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The Projection Extension for ArcView 3.0 or 3.1

You have two datasets for the same area that you have downloaded and imported into ArcView, but then you discover you can only view them one at a time. What's the use of that? The whole point of GIS software, like ArcView, is to be able to view different sources of spatial data in relation to each other.

Most of the time, this problem is a result of datasets being in different projections.

There are three or four common projections used for Wyoming datasets, and literally hundreds used through the U.S. and the world. What projection your dataset is in depends on where you got it, what area it covers, and its source (the original map or database it was derived from).

ArcView can be confusing because supposedly it can do "projections on the fly" - change your dataset from one projection to any other projection simply by selecting an option off the menu. This however is only true if the data is originally in geographic coordinates, or more specifically in decimal degrees (latitude/longitude expressed as decimals instead of degrees, minutes and seconds).

As long as your datasets are stored in decimal degrees, you can view them simultaneously in the same View and "project" that view to whatever projection you desire, by selecting the View Properties option off the View menu. This is not a permanent projection. Your data is still in decimal degrees. ArcView is only temporarily changing the View to match the selected projection.

In order to do a permanent projection change, or to change one dataset to match the same projection that another one is so that you can view them simultaneously, you either need ARC/INFO (which costs many thousands of dollars) or you need the free Projector extension for ArcView.

The Projector extension is a sample extension, which comes with ArcView version 3.0 or 3.1, but must be installed before it can be used. You will need to copy the extension file, prjctr.avx, from ArcView's software samples directory into the program extension directory.

Windows/NT users:Unix users:

Copy the prjctr.avx files from:


Copy the prjctr.avx files from:


(These directory names might vary somewhat depending on your system and the version of
ArcView you have installed.)

Now when you open ArcView, you should be able to activate the Projector extension from the Project Manager, by selecting Extensions off the File menu.

Once the Projector extension is activated, it will create a new button on your button bar.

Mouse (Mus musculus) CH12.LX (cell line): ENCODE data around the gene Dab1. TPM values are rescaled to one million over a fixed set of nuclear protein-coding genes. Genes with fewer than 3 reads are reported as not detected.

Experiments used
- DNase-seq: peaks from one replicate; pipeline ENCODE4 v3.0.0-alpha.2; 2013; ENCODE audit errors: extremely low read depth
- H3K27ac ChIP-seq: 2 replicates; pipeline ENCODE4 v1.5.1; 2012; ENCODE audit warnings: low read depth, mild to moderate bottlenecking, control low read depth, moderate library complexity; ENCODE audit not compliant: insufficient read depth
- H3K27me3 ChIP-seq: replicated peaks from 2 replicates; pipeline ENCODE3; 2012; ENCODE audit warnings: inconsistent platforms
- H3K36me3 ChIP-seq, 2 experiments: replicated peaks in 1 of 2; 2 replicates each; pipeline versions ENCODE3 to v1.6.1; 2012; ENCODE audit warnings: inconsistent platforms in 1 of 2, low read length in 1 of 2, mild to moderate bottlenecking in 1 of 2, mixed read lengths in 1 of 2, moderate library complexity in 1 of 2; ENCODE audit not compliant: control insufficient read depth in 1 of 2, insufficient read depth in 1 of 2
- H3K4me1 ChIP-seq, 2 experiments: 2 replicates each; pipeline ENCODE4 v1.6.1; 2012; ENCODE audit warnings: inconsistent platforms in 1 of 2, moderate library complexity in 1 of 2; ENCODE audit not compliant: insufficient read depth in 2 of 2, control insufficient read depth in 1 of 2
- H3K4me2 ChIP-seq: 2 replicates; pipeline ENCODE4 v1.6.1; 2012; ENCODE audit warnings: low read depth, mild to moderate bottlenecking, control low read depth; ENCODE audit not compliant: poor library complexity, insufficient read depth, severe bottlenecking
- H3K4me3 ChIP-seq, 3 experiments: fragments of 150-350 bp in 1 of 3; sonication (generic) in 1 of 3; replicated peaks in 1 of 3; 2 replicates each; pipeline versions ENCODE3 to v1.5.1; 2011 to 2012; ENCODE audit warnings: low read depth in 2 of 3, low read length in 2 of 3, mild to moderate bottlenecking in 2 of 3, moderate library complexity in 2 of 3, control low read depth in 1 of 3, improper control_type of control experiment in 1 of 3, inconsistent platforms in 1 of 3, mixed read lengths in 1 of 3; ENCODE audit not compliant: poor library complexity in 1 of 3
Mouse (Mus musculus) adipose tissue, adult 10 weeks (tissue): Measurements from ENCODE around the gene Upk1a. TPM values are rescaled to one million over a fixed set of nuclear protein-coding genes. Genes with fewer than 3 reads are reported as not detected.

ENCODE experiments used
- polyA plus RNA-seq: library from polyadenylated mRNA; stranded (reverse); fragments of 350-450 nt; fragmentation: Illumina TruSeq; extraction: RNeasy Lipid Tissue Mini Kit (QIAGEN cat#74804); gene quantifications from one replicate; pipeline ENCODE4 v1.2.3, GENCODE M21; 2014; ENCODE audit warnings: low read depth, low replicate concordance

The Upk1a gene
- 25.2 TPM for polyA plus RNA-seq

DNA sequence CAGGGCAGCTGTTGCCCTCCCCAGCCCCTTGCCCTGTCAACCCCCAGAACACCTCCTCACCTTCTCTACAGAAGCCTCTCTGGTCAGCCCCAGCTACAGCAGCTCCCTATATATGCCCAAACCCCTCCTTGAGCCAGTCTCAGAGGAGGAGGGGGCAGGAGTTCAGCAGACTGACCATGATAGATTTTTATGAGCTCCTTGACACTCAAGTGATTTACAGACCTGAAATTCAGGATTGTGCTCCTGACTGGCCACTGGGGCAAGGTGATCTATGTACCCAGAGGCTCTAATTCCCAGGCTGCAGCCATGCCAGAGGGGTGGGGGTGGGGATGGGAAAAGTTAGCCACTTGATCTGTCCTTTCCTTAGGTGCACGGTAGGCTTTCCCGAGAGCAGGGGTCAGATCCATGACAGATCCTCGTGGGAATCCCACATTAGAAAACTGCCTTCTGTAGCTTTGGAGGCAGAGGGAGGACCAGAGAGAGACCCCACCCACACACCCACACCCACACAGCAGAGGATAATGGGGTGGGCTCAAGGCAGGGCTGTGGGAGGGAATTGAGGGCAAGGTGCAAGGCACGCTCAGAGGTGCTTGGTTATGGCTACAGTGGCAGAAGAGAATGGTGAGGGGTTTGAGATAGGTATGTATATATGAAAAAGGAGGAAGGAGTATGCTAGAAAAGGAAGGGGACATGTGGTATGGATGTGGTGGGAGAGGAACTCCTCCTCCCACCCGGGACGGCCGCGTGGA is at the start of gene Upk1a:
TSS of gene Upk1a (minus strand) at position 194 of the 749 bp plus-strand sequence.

When you click the projector button, you may get this error message:
View units must be set before projecting. Stopping.

If you get this message, select the View properties option off the View menu.
Then, set the map units. Usually you will select either decimal degrees, meters, or feet, depending on what projection your data is currently in. Not sure what projection the data is in? Hopefully, your data came with a metadata document. This is a text file that contains all the information about the dataset, including its projection information, which can be found under the Spatial Reference Information section.

Once your map units are set, click the Projector button again. Now it will ask you to enter the existing projection information. Again, refer to the metadata document to make sure you enter the correct information. In this example, the data is in Universal Transverse Mercator, North American Datum of 1927, or UTM 27 (a world coordinate system). After selecting UTM 27, you will also need to select the zone (in this case, zone 12) that your data is in.

After setting the input projection, then you are prompted to enter the output units and the projection that you want to change the data to. In this example, we want to change it to Lambert, another common statewide projection for Wyoming. Lambert Conformal Conic. This is not a world coordinate system, so you need to select "Projections of the United States" from the Category list, and then select "Lambert Conformal Conic" from the Type list.

You can also customize the parameters that are used for the Lambert Conformal Conic projection. Before pressing OK, click on the Custom button, which then allows you to alter the origin and standard parallel parameters. The parameters shown here are the ones that we find work well for Wyoming.

After clicking Ok, ArcView then asks you if you want to recalculate area, perimeter and length fields - almost always you want to select YES for this.

Finally, ArcView will ask you what name and location you want to use for the newly projected file that it will create for you.

One last important note about the Projection extension: it cannot accurately convert datums, only projections. If you have data in the North American Datum 1927 and some other data in the NAD 1983 datum, you can't solve this problem in ArcView - you need ARC/INFO or some other software to do this conversion. Also, the Projectior extension can only project feature themes (point, line or polygon). It cannot project grid or image themes.